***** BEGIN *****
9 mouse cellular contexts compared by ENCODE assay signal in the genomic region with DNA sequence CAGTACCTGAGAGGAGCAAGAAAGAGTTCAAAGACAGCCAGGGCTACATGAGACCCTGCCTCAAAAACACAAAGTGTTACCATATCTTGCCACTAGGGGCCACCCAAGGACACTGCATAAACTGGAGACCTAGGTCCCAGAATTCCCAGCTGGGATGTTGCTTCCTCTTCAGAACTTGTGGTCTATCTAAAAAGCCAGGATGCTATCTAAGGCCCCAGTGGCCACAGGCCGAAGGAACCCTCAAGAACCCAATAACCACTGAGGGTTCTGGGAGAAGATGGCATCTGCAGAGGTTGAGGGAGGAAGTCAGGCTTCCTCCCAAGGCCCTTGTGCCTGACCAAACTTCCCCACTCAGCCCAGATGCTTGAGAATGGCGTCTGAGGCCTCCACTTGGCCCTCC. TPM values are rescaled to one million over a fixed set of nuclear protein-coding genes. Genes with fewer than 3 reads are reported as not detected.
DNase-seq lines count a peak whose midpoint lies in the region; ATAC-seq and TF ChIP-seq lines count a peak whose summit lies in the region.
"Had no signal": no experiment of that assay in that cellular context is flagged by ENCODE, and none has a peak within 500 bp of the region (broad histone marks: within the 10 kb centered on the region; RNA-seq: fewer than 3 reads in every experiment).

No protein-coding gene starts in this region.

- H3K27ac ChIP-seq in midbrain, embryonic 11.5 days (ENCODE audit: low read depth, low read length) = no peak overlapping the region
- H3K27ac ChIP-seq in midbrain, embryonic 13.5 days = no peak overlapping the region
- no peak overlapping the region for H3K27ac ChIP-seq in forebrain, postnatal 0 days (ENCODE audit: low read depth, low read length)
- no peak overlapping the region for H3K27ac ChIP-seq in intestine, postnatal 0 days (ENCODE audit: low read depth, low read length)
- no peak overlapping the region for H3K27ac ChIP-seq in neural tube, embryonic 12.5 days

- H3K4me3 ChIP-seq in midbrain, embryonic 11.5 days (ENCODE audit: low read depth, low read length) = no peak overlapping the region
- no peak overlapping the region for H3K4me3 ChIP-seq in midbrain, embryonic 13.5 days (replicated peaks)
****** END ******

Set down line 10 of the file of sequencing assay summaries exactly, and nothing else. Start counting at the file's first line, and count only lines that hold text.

- H3K4me3 ChIP-seq in midbrain, embryonic 11.5 days (ENCODE audit: low read depth, low read length) = no peak overlapping the region